Where could the dog mess up and eat something that was left out? Is that the chocolate bar I was looking for under the couch? By seeing your place from their perspective it can be a fun way to tidy up.

Plus, it never hurts to be ready for company – especially if you hit it off with that cute neighbour.


3 Real Ways to Help a Dog in the Pound

Being a dog in the local pound Bites.

As a dog with no friends, no family and not a lot to look forward to on the daily, it can wear on you pretty fast. But aside from adopting an animal at the shelter for keeps, what else can you do?

Here are 3 of the best ways to help out a dog at your local pound:

 1. Engage with them on social media

Make a point to check-in regularly to share the latest about dogs in need with your network.

If you think their posts are worth sharing, do the simple act of clicking share. One of your friends could be looking to adopt a dog just like the one you just shared and BINGO!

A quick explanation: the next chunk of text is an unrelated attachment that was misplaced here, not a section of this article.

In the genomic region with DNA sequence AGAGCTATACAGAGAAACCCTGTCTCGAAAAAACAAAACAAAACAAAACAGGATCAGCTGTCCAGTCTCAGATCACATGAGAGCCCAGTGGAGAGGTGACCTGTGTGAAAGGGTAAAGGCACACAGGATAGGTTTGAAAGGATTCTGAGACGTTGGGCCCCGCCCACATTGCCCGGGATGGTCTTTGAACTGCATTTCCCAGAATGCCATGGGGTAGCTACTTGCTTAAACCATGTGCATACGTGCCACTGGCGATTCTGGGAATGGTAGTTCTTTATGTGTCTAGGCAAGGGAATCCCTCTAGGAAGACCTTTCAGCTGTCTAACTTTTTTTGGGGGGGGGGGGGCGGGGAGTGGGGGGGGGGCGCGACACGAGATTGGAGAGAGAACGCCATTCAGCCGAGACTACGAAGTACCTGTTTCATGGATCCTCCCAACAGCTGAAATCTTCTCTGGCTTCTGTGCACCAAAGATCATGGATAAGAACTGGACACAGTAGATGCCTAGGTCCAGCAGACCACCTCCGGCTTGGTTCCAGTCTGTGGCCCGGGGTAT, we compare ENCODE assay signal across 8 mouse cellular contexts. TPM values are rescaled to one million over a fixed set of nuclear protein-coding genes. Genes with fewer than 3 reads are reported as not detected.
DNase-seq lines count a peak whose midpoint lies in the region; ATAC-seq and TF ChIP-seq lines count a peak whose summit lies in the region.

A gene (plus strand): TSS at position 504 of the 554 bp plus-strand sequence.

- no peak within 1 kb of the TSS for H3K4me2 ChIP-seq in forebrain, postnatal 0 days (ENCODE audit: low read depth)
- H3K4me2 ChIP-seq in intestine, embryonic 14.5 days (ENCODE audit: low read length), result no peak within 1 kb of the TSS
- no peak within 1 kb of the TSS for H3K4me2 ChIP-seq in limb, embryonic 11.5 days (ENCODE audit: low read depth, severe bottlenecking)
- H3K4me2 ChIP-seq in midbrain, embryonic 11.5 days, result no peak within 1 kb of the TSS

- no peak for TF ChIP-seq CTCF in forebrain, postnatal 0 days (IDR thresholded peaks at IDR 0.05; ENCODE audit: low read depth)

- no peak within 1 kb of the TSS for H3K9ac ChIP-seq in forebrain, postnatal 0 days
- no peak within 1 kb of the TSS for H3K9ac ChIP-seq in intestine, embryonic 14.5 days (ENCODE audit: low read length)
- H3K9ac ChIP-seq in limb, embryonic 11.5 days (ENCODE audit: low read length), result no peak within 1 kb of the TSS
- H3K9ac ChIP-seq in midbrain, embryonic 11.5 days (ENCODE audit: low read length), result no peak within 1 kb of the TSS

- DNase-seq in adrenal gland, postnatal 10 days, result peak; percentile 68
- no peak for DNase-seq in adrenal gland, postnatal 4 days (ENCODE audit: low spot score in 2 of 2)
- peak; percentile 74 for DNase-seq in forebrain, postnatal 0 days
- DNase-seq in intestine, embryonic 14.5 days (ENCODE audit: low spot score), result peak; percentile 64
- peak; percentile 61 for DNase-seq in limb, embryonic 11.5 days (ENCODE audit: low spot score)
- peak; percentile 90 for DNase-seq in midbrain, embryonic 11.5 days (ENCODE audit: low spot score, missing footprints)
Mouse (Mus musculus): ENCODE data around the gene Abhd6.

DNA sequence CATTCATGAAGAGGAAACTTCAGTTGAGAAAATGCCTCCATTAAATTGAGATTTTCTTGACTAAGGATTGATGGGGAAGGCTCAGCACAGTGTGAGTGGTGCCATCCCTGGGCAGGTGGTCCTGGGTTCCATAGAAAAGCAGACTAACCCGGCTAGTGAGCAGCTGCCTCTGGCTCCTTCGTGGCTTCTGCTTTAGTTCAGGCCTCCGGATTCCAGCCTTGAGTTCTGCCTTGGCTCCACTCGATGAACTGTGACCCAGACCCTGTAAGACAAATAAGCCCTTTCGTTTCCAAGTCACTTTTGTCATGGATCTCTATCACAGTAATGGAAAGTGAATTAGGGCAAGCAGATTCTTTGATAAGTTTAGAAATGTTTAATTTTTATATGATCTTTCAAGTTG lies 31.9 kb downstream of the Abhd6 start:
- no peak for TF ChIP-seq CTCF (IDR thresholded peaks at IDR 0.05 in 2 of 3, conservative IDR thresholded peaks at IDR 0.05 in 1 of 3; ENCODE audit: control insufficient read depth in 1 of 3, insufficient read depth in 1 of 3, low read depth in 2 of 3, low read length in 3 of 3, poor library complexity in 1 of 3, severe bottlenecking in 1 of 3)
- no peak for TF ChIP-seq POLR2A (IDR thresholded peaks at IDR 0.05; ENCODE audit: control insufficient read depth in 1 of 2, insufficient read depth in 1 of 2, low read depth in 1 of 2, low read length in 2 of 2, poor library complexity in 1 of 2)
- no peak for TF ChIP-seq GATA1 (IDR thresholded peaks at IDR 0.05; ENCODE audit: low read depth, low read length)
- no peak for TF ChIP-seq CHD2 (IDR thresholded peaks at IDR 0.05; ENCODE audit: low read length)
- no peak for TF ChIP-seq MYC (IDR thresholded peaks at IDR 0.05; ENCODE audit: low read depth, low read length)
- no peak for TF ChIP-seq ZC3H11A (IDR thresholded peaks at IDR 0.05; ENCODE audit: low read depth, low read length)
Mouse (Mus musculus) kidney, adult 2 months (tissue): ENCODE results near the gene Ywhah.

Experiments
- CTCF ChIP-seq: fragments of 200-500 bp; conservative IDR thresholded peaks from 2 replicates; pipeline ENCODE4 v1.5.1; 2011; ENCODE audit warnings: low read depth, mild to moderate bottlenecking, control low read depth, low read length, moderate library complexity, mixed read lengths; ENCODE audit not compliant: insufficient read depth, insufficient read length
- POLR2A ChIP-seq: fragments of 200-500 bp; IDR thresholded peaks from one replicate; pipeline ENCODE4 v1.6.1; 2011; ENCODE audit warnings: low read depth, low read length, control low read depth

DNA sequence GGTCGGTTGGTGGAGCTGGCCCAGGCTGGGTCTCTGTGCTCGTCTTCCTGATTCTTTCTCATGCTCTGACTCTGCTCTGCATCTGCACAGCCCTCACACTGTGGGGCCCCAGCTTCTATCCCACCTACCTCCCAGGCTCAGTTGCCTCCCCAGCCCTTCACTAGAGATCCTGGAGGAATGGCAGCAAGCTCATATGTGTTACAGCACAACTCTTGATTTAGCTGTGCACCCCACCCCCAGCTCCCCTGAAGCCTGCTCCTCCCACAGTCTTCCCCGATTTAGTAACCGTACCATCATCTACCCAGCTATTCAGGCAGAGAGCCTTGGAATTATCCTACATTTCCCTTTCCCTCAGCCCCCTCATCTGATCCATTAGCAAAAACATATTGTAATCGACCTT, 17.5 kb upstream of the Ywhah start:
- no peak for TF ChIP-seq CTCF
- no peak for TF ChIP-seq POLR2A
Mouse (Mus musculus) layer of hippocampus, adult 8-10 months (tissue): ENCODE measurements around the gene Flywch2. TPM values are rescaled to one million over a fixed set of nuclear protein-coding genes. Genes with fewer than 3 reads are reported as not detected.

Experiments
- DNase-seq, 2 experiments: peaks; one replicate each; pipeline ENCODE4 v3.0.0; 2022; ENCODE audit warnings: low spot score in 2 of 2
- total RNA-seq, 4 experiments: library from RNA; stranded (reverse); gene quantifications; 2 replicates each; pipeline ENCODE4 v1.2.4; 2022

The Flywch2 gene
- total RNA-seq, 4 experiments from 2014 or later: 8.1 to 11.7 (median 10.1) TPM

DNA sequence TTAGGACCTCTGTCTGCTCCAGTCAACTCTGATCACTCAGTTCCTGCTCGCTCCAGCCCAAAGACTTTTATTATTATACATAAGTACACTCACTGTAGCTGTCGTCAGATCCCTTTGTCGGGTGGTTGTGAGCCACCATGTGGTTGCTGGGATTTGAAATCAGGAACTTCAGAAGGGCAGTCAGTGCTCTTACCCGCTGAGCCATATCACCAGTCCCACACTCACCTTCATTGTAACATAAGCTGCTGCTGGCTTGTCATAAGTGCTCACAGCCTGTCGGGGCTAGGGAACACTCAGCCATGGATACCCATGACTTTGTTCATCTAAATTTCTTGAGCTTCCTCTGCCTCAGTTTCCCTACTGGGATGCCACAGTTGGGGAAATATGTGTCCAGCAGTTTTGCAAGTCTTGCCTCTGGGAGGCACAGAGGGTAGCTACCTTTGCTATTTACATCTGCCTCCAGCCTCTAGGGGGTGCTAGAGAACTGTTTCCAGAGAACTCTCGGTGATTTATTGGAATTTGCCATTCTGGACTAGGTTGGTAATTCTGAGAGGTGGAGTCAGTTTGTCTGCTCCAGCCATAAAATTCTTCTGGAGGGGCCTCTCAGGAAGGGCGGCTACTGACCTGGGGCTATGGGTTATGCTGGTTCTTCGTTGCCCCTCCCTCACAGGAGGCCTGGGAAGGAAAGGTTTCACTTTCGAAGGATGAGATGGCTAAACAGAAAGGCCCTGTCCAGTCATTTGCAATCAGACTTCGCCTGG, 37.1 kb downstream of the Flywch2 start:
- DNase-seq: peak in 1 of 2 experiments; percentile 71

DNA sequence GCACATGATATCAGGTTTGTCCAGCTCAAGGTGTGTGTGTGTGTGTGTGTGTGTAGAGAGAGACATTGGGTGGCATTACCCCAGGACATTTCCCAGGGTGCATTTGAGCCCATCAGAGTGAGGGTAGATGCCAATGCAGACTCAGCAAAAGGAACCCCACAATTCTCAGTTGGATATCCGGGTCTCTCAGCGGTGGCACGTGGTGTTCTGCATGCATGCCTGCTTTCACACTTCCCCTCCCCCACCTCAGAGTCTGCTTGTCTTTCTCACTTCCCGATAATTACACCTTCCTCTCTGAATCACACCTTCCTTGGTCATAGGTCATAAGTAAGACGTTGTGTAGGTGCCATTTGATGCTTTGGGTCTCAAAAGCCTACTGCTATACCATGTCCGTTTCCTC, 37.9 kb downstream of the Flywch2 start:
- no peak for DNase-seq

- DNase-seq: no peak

By spreading the word it not only gives more options for people looking to adopt, it could lead to one happy dog!

2. Volunteer at the shelter

Ask the staff at the animal shelter about becoming a volunteer. With each animal needing to be walked, exercised and be socialized every day – there are always opportunities to help out.

Each shelter has different processes for becoming a volunteer. Chek their rules on dog walking and ask if you can learn the ropes from a more experienced volunteer.

By simply offering your time and a bit of kindness, you can make a measurable impact on these dogs’ quality of life.

3. Invite a Shelter Dog for a SleepOver

How fun could it be to take home a dog from the pound for a sleepover at your place? Over-nighters can be a squirrely way to break up your routine, giving you both a reset.

Because they have lots of un-used energy, most dogs really could use a breather from being cooped up. While they’re waiting in a shelter to get adopted, try giving them a taste of freedom. If you’re able to look after a dog for a night or two it helps remind them of home.

And more importantly, what it’s like to feel loved.